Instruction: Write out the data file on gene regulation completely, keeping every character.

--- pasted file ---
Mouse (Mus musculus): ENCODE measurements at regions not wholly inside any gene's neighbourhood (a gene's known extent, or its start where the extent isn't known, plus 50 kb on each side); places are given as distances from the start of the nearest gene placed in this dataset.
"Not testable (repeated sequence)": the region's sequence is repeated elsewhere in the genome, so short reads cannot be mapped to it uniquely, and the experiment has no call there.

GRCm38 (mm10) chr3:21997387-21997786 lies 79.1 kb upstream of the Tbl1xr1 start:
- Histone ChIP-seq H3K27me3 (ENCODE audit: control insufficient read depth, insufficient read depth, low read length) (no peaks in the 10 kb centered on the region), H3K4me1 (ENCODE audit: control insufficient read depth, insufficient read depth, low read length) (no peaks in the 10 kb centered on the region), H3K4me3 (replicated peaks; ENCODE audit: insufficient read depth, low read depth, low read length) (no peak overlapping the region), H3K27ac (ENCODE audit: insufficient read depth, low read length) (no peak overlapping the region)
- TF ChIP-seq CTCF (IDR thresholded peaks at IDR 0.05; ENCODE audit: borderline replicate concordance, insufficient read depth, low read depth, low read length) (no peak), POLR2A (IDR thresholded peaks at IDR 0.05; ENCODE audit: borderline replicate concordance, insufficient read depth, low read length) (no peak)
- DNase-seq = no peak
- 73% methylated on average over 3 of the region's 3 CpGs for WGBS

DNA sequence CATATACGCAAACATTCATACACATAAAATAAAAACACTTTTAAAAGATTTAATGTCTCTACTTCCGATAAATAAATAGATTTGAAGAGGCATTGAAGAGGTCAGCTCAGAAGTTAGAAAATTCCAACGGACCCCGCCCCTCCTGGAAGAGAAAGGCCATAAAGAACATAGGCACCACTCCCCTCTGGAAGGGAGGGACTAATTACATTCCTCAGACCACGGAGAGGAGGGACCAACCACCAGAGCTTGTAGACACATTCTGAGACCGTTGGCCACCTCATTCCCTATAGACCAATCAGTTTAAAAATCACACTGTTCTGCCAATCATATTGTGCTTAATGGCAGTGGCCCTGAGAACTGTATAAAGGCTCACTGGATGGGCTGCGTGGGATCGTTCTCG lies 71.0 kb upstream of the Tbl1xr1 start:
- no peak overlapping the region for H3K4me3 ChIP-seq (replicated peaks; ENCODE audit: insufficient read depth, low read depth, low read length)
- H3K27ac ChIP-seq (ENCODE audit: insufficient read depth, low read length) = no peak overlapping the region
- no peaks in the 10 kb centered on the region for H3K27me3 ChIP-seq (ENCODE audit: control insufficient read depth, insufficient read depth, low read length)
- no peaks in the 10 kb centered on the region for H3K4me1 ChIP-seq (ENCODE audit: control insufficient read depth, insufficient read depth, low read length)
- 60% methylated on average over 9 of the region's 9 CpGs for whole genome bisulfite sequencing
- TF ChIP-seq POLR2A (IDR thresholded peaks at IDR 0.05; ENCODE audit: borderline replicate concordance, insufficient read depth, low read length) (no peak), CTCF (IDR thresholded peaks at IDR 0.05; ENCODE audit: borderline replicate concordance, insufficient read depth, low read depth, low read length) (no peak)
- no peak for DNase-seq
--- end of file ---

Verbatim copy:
Mouse (Mus musculus): ENCODE measurements at regions not wholly inside any gene's neighbourhood (a gene's known extent, or its start where the extent isn't known, plus 50 kb on each side); places are given as distances from the start of the nearest gene placed in this dataset.
"Not testable (repeated sequence)": the region's sequence is repeated elsewhere in the genome, so short reads cannot be mapped to it uniquely, and the experiment has no call there.

GRCm38 (mm10) chr3:21997387-21997786 lies 79.1 kb upstream of the Tbl1xr1 start:
- Histone ChIP-seq H3K27me3 (ENCODE audit: control insufficient read depth, insufficient read depth, low read length) (no peaks in the 10 kb centered on the region), H3K4me1 (ENCODE audit: control insufficient read depth, insufficient read depth, low read length) (no peaks in the 10 kb centered on the region), H3K4me3 (replicated peaks; ENCODE audit: insufficient read depth, low read depth, low read length) (no peak overlapping the region), H3K27ac (ENCODE audit: insufficient read depth, low read length) (no peak overlapping the region)
- TF ChIP-seq CTCF (IDR thresholded peaks at IDR 0.05; ENCODE audit: borderline replicate concordance, insufficient read depth, low read depth, low read length) (no peak), POLR2A (IDR thresholded peaks at IDR 0.05; ENCODE audit: borderline replicate concordance, insufficient read depth, low read length) (no peak)
- DNase-seq = no peak
- 73% methylated on average over 3 of the region's 3 CpGs for WGBS

DNA sequence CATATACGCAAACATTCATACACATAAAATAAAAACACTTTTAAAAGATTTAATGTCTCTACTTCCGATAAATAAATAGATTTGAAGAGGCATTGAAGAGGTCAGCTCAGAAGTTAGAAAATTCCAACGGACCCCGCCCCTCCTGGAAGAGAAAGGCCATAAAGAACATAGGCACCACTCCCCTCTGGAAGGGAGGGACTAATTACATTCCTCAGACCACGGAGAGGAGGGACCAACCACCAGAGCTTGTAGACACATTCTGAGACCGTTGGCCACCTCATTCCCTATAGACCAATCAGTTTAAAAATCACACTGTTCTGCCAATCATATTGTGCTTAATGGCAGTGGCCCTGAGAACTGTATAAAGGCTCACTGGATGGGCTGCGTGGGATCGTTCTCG lies 71.0 kb upstream of the Tbl1xr1 start:
- no peak overlapping the region for H3K4me3 ChIP-seq (replicated peaks; ENCODE audit: insufficient read depth, low read depth, low read length)
- H3K27ac ChIP-seq (ENCODE audit: insufficient read depth, low read length) = no peak overlapping the region
- no peaks in the 10 kb centered on the region for H3K27me3 ChIP-seq (ENCODE audit: control insufficient read depth, insufficient read depth, low read length)
- no peaks in the 10 kb centered on the region for H3K4me1 ChIP-seq (ENCODE audit: control insufficient read depth, insufficient read depth, low read length)
- 60% methylated on average over 9 of the region's 9 CpGs for whole genome bisulfite sequencing
- TF ChIP-seq POLR2A (IDR thresholded peaks at IDR 0.05; ENCODE audit: borderline replicate concordance, insufficient read depth, low read length) (no peak), CTCF (IDR thresholded peaks at IDR 0.05; ENCODE audit: borderline replicate concordance, insufficient read depth, low read depth, low read length) (no peak)
- no peak for DNase-seq